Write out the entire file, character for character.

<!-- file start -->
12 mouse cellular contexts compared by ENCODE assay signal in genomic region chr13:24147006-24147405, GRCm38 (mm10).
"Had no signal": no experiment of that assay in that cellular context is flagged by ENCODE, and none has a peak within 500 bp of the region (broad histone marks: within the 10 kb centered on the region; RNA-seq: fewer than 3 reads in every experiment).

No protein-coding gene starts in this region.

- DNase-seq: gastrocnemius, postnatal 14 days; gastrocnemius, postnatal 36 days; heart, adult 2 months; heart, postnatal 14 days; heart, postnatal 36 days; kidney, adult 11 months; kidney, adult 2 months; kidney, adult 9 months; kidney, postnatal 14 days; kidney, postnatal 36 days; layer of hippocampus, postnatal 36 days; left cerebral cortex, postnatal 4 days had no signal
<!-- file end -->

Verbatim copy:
12 mouse cellular contexts compared by ENCODE assay signal in genomic region chr13:24147006-24147405, GRCm38 (mm10).
"Had no signal": no experiment of that assay in that cellular context is flagged by ENCODE, and none has a peak within 500 bp of the region (broad histone marks: within the 10 kb centered on the region; RNA-seq: fewer than 3 reads in every experiment).

No protein-coding gene starts in this region.

- DNase-seq: gastrocnemius, postnatal 14 days; gastrocnemius, postnatal 36 days; heart, adult 2 months; heart, postnatal 14 days; heart, postnatal 36 days; kidney, adult 11 months; kidney, adult 2 months; kidney, adult 9 months; kidney, postnatal 14 days; kidney, postnatal 36 days; layer of hippocampus, postnatal 36 days; left cerebral cortex, postnatal 4 days had no signal